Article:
I seem to be turning all phases of my life into mystery series. My husband is worried that he'll be featured (or fictitiously murdered) soon.
My newest protagonist, Professor Sophie St. Germain Knowles, teaches math at a small New England college, eerily similar to my own alma mater and former place of employment. When she's not helping the local police solve murders, she creates puzzles and brainteasers for magazines and hangs out with her medevac pilot boyfriend and an offbeat beading friend, Ariana.
The setting is contemporary, but Sophie has a two hundred year history, you might say. I named her after the great Sophie St. Germain (1776-1831), who made breakthrough contributions to mathematics in the form of number theory and the theory of elasticity.
Fifty years before Ann Parker's Inez Stannert became a businesswoman and took her place among the saloon owners and poker players in Leadville, Colorado, Sophie St. Germain was trying to make her own way in a man's world.
Women were not admitted to the schools and studies Sophie craved, so she created a new identity. Just as Inez sometimes resorts to wearing men's clothing to better accomplish her mission, Sophie used a man's name on her technical papers and letters. As Monsieur LeBlanc, Sophie corresponded with the great male mathematicians of the time, including Lagrange, Legendre, and Gauss.
Some continued to admire her work even after learning that M. LeBlanc was a woman; others were not so enlightened.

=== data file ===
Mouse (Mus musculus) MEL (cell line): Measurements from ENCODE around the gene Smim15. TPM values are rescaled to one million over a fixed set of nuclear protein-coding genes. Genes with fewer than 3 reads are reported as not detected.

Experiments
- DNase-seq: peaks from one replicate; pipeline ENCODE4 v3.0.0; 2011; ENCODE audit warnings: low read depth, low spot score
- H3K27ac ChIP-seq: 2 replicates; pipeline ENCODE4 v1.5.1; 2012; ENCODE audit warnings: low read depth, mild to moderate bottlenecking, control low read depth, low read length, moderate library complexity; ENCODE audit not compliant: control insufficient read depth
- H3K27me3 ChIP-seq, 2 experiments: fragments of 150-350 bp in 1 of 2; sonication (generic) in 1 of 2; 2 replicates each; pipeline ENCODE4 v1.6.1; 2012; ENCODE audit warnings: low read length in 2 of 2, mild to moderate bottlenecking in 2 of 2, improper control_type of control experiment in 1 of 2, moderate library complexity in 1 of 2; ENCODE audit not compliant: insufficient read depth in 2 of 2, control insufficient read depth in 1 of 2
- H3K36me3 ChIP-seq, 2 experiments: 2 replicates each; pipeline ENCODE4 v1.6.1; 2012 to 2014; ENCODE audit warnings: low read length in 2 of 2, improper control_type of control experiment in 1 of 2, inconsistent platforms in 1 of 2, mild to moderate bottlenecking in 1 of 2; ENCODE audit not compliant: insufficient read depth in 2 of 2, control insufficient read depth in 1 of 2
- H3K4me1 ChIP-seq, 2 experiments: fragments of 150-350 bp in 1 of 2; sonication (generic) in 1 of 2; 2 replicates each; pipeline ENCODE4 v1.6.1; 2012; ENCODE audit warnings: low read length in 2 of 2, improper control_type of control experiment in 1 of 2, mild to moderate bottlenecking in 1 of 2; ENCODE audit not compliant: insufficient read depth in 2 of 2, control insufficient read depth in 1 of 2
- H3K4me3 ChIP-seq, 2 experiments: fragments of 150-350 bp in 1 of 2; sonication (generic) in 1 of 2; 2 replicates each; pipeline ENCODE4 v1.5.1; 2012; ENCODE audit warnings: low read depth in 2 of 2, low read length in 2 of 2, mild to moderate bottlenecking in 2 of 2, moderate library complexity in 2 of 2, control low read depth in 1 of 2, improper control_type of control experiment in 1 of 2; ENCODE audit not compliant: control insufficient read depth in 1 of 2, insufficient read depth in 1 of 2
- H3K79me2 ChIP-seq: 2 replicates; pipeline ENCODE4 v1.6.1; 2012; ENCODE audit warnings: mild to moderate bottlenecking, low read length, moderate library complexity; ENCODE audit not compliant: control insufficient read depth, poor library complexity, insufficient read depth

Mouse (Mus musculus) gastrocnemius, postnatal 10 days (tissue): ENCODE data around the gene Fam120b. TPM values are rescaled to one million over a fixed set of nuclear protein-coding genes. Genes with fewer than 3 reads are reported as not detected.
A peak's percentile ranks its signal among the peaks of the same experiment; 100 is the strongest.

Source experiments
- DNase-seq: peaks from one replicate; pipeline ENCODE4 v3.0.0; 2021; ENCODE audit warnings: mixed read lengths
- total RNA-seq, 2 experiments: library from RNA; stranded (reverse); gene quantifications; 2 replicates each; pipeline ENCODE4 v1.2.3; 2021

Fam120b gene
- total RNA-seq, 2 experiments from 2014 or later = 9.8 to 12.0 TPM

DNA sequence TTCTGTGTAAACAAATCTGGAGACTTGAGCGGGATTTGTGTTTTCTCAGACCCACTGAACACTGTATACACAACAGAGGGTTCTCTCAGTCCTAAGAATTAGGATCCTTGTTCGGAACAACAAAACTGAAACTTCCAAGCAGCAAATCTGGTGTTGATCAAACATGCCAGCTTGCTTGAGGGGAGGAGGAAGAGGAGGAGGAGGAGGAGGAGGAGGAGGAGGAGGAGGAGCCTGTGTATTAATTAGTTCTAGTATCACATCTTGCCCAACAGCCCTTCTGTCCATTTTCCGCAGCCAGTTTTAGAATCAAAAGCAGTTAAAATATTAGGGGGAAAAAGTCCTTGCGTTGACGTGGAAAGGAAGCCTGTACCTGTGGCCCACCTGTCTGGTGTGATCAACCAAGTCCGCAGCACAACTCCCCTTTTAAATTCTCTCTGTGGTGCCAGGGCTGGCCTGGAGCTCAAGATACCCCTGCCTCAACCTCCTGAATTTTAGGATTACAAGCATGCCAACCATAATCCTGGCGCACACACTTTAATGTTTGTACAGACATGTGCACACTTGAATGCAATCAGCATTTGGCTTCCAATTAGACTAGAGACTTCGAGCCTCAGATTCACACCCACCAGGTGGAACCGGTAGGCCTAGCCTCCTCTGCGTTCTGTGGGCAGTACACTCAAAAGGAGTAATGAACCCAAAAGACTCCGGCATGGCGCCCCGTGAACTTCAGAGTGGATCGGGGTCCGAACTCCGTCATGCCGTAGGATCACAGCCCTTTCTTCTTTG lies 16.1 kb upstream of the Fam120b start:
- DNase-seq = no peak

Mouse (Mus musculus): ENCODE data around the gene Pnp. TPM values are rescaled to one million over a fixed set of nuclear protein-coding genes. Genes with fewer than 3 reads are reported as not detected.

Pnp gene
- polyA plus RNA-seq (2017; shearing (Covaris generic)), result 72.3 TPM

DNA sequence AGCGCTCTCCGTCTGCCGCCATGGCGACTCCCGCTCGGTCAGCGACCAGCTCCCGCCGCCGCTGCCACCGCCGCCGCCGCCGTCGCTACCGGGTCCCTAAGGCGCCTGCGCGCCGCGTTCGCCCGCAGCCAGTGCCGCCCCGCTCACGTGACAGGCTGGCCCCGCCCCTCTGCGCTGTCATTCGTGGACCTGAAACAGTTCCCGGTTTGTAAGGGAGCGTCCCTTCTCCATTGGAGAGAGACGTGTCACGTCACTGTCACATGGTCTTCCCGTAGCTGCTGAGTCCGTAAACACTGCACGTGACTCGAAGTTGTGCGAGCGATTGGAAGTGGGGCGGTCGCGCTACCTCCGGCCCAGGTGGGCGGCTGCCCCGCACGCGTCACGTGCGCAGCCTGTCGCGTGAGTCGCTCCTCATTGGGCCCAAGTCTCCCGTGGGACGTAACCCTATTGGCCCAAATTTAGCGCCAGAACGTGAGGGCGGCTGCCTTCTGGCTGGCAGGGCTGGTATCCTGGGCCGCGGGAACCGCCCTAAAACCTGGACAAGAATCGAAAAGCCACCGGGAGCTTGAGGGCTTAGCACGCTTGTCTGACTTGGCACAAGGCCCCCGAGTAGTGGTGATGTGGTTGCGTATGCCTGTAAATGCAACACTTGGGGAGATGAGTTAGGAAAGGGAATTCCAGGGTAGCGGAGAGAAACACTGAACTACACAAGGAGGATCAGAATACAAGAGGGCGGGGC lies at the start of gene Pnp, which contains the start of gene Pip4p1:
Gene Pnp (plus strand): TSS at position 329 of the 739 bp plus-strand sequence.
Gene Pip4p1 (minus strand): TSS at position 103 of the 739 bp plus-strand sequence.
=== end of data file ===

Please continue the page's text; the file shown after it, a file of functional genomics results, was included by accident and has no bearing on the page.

In spite of her widely known achievements, Sophie St. Germain's death certificate lists her not as mathematician or scientist, but as a rentier (property holder).
Maybe that was high praise for a woman 180 years ago.
There's no indication that "the ridicule attached to a female scientist" (Sophie St. Germain's own words) has completely passed, as we know from the failure of the ERA and the data on gender and salary.
What's a girl to do?
Many years ago I read a mystery series that featured a female English professor at a major university. I loved it. I reread one of the books as I prepared to write my new series.
Much to my surprise, the book that I'd remembered so fondly was merely a blatant protest against the sexist workings of the university faculty, thinly disguised as a mystery. The protagonist stands up at meeting after meeting and rants about her treatment and the discriminatory practices at the university. Her monologues go on for three or four pages at a time, without interruption, throughout the "novel."
I put the book down and could hardly believe I'd once loved it. But it was a different era. That very successful, groundbreaking series would never fly today.
Now it seems best to try to bring about awareness of women's place in the world in a way that's not heavy-handed.
Professor Sophie Knowles is my most recent attempt to portray a normal, likeable woman who also happens to be a mathematician, as Inez is a likeable woman and also a strong and clever businessperson.
In fact, Sophie is such fun, she's offering a math-related prize to three readers of The Silver Rush Mysteries blog. Send an email to email@example.com by midnight July 10, with SILVERMATH in the subject line, and be entered into the drawing.
Thanks for letting me visit, Ann! It's an honor to hang out with the award-winning Inez!